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What should have made the Oscar Shortlist?

Nominations for the 2015 Academy Awards will be announced on January 15. But the race for Best Feature Documentary has been on for a while since the Academy announced the 15 films which had been shortlisted from 134 which had been submitted. While many expect the final race to come down to a competition between Life Itself and Citizenfour, we asked some members of the Docs In Progress community what they wish had made the shortlist. Feel free to weigh in in the comments below.



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Narrating the Nation: Past and Present

by Guest Contributor Josh Glick, Yale University

The 10-part Showtime documentary series, The Untold History of the United States (2012), and the theatrically released documentary feature, Citizenfour (2014), are interesting for the ways they give shape to recent and more distant events and for how they push conventional boundaries of collaboration.


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Who's Idea Was This? Second Thoughts from a New Filmmaker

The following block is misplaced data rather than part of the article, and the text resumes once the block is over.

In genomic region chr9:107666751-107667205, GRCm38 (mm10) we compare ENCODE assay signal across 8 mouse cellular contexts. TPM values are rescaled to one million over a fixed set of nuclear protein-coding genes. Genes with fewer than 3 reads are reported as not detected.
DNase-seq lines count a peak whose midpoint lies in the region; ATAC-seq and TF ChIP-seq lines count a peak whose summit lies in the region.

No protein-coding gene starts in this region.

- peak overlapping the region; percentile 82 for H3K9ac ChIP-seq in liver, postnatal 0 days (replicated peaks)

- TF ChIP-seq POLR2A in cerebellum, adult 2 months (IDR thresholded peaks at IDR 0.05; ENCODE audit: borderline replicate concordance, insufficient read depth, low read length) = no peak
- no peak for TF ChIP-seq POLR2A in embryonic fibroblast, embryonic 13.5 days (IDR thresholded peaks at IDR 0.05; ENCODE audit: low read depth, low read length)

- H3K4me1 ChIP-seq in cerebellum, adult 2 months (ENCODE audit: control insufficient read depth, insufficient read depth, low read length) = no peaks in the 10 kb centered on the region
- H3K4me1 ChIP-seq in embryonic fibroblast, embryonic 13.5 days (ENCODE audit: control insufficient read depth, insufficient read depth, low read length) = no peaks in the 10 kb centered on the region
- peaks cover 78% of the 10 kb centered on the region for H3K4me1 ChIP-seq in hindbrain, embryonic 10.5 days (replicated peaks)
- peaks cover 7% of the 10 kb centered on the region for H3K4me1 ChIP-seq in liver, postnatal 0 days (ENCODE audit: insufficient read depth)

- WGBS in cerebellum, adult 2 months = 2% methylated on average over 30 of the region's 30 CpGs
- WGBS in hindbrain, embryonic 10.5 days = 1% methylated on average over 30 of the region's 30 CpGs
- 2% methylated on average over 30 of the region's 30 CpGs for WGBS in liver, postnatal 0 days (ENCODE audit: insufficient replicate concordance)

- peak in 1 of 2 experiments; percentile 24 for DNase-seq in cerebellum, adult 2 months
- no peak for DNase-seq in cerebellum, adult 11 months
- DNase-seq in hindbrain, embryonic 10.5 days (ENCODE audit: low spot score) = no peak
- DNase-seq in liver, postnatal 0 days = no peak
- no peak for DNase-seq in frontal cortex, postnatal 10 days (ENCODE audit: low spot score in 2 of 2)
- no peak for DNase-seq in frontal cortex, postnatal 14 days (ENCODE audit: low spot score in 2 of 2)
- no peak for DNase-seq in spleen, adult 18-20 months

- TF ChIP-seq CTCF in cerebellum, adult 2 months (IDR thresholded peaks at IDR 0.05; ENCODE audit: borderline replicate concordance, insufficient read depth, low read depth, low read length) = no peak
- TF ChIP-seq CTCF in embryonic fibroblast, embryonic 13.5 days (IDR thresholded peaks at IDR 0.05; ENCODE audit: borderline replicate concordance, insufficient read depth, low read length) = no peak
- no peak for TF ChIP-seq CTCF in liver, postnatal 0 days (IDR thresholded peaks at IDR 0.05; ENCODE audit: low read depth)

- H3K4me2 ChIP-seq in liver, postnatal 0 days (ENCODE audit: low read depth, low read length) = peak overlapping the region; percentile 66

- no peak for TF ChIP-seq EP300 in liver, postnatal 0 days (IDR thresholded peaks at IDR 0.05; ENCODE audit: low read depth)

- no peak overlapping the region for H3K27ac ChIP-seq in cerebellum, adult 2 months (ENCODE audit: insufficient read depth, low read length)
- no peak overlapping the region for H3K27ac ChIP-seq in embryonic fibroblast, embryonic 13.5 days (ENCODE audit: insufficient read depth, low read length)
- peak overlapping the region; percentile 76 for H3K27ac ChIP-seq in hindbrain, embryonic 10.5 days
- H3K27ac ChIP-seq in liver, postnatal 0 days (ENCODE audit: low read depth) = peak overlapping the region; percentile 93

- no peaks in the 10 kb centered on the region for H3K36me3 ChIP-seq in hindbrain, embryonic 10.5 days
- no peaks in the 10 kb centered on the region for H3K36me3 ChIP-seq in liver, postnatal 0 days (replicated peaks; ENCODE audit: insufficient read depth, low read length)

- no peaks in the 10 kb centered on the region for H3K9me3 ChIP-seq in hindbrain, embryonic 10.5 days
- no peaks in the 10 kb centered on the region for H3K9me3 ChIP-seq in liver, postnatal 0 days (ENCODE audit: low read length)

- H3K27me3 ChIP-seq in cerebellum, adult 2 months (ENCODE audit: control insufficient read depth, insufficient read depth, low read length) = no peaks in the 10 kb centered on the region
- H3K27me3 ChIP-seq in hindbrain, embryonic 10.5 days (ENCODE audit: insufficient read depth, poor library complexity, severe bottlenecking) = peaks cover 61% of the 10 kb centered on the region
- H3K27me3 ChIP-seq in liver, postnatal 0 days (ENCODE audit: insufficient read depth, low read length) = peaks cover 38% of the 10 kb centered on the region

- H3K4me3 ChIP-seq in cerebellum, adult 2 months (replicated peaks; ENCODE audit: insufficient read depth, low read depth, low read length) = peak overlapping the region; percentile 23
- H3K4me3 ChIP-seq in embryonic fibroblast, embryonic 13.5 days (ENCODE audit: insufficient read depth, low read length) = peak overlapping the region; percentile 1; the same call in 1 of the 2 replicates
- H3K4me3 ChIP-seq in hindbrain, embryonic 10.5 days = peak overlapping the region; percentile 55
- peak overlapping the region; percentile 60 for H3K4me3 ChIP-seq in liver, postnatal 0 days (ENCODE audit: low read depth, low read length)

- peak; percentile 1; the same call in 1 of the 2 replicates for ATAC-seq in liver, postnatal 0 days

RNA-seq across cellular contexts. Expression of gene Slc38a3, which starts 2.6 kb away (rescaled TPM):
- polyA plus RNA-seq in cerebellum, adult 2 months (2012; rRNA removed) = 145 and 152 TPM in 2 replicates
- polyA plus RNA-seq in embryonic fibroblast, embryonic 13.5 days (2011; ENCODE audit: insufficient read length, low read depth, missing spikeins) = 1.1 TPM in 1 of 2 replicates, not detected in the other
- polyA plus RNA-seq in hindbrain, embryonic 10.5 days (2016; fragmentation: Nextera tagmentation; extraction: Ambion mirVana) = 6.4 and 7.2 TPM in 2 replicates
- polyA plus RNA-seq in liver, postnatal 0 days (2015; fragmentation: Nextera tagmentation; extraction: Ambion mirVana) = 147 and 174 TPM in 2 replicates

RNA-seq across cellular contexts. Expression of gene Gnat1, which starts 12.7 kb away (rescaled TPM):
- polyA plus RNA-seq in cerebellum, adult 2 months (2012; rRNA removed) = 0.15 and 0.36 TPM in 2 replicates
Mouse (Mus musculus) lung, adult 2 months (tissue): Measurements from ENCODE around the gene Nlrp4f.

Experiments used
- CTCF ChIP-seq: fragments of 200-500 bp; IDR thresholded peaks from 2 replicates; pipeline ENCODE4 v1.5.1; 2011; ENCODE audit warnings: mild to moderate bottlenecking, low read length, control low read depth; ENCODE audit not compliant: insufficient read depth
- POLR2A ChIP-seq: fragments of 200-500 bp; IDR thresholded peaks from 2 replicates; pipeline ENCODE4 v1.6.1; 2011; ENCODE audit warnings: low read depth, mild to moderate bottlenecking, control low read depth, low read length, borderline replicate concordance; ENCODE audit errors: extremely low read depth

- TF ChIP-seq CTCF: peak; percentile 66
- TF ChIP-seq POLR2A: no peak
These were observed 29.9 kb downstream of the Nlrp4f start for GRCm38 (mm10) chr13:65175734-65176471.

by John Filson

Are you a new filmmaker, or aspiring to be? Do you feel a tug on your heart to make positive change in the world, and want to use the power of film? This note is for you.

It can take a long time to call yourself a “filmmaker” in front of other people. I’m still in the denial stage, and quite comfortable there. My interest in making documentaries stems from the way well-made films have always gripped me like a vice and lit a fire in my belly that made me feel unstoppable. That collection of emotional imprints over the years is surely a big reason I aspired to make social change my profession. 

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Glick's Picks: Roger Ebert and LIFE ITSELF

By Guest Contributor Josh Glick, Assistant Professor of English and Film at Hendrix College, Mellon Postdoctoral Associate at Yale University in the Integrated Humanities